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Bosquet, mon vieux Bosquet dl.1frique, afterwards surnamed the hero of Inkerman ; the illustrious Prince Napoleon, and Canrobert, beloved of the marshal. “Each of you (said the hero-in-chief to those great men, while he showed to them the heights of the Alma), each of you must attack right before you, and each in manoeuvring will follow his own inspirations : you must reach the heights; I have no other instructions to give to men in whom I have every confidence." No one will feel surprise that whole regiments of Moscou should disappear before those paladins, “vanishing, so to speak, into the hollows of the ground.” “The ardour, the impulse, the super-excitement of enthusiasm were such that it seemed as though the force of will levelled all obstacles, and bore up horses and warriors upon its invincible wings.” Stationing himself upon a hillock, the marshal followed with his eye the movements of his valiant troops, dispersed over the different points, and ascending the cliffs of Alma under a murderous fire. “ Oh! brave soldiers !” he cried from time to time. “OL! worthy sons of Austerlitz and Friedland !” It was a scene that might well justify Commandant Barral in taking off his kepi, and pronouncing with his eyes fixed on the heavens, Decidemment Dieu est avec nous.'

But what were the unready English doing all this time? They were pottering on in their old stupid way, getting unmercifully mauled, but bearing their fate avee une énergique solidité. Just as the marshal observed that the Russian army was in full retreat, “ General Martimprey ran up from the left, bringing intelligence that the English, stopped in their advance by a formidable artillery, decimated by a murderous fire, and menaced by enormous masses, experienced serious difficulties in taking the positions which had been assigned to them. 'Allons aux Anglais ! cried the marshal, dashing his horse in the direction indicated by General Martimprey," and in the same breath uttering a variety of other orders suitable to the occasion or very nearly so; for it unfortunately happened that when they came to be executed they were useless, the English having in the meantime helped themselves. The victory was gained, and it would have been complete ha' Lord Lucan's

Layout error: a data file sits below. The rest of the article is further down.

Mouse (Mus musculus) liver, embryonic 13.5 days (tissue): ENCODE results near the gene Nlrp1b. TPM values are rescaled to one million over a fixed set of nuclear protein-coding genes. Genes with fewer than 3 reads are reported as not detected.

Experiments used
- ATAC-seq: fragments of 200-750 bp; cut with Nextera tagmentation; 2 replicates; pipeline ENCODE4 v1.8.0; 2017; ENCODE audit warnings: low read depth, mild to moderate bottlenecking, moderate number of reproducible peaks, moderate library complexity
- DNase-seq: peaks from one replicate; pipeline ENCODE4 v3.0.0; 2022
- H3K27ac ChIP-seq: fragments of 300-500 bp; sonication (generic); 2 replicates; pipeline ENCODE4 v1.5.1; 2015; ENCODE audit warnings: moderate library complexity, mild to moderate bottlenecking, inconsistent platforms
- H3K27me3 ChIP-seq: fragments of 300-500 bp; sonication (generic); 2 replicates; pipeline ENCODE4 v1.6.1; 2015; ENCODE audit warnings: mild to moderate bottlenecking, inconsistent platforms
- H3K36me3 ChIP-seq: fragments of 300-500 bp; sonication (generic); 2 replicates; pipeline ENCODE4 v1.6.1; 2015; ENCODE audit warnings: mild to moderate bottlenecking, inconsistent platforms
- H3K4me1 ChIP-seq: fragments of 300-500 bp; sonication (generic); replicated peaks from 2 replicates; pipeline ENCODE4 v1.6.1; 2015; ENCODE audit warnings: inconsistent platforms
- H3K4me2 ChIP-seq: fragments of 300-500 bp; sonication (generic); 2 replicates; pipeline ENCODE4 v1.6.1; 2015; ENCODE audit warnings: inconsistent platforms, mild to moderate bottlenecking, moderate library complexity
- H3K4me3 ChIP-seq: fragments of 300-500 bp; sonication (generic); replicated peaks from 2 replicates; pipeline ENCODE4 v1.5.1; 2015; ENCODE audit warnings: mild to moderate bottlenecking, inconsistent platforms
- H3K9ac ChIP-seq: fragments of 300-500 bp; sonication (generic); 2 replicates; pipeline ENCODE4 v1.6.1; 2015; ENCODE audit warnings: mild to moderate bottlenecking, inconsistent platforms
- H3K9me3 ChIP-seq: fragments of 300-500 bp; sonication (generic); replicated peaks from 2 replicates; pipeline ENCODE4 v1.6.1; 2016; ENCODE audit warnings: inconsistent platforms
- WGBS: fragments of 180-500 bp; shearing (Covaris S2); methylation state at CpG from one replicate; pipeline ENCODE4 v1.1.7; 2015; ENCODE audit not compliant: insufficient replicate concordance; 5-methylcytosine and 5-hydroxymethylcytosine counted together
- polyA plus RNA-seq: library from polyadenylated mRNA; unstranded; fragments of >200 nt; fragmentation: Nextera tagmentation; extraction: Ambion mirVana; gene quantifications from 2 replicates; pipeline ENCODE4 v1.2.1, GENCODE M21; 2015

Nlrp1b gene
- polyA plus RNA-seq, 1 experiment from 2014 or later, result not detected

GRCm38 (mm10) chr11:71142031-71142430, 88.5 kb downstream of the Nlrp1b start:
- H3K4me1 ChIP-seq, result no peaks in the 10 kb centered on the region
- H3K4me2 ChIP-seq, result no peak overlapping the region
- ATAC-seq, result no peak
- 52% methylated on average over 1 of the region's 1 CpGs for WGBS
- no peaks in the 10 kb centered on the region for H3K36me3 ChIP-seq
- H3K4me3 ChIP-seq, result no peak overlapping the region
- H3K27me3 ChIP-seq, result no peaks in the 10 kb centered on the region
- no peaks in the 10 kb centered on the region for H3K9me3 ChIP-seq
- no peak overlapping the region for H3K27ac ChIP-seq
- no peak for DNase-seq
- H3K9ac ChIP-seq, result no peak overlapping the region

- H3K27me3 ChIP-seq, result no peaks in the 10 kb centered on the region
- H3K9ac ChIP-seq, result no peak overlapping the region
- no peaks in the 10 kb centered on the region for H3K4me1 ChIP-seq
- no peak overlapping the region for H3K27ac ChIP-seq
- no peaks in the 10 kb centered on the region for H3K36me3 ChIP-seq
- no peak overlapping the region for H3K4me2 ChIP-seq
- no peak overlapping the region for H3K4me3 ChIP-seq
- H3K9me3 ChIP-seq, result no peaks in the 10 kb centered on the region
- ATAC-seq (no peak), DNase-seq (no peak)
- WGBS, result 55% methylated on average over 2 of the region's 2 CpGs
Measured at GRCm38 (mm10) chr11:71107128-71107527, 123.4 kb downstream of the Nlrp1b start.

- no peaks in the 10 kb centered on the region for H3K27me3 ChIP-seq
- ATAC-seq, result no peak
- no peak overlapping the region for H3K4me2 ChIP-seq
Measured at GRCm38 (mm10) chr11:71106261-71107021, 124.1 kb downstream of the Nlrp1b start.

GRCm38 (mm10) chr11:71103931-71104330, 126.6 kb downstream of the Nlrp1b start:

cavalry not impounded itself in the marshes of the Alma. The marshal did the last honour to the spot by bivouacking on the field of battle, and from thence he thus wrote to Madame la Marechale :

“ Victory! Victory! my beloved Louise ; yesterday, the 20th of Sep tember, I completely beat the Rus sians ; I have taken formidable positions defended by more than 40,000 men, who are well beaten ; but nothing could resist French impetuosity and English order and solidity. Adieu, my Louise, God protect you."

The intention of the marshal was to march upon the Katcha on the morning of the 22d, in the hope of again meeting the enemy, and beating him a second time in a handgallop. “But on the morrow our allies were not ready, and they forced us to remain on the field of battle.* “The English are not yet ready (wrote the marshal to his brother, and in his private journal), and I am kept here as at Baltschich, as at Old Fort. What slowness in our movements! This is not the way to make war. I have lost less than they, because I was quicker; my soldiers run, theirs march." Thus the 22 was a day lost, and one which it is hinted might have been so used as to have completely routed the Russians. Being thus foiled in his primary design, the marshal, with whom sudden decisions, audacious resolutions, were an instinct, resolved upon the celebrated flank march, in performing their share of which the English were again behind-hand. “They ought to have gone first (the marshal writes in his journal on the 25th), and they did did not stir till nine o'clock.” They lad immense quantities of baggage, “ arabas laden beyond measure, and drawn by oxen or buffaloes.” Then they missed their way, and obliged the whole French army to halt until they found it again ; so troubling the marshal to the last-for the days of that grand homme, as he pronounces himself to be, were rapidly drawing to a close. Il est perdu ! were the terrible words that lacerated the heart of Doctor Cabrol in passing from his lips.

Here, we doubt not, we shall lay down our pen with the full approbation of our readers. It would be but to harrow their feelings in vain, were

we to recite the particulars of the interview of the marshal with General Bosquet; to tell how General Canrobert made his last adieux ; to recount how softly Lord Raglan and Admiral Lyons approached the sick couch, and how the tears rolled down the cheeks of those two old soldiers when they retired from it. The details of the closing scene of the marshal's life occupy some thirty pages of the volume, the remainder of which is given to a narrative of the events of the siege down to the bombardment of the 17th of October. The manner of this narrative does not differ from that of the other parts of the chronicle of which we have in some degree enabled our readers to form a notion; and as to the matter, is it not already before them in the admirable journals of the newspaper correspon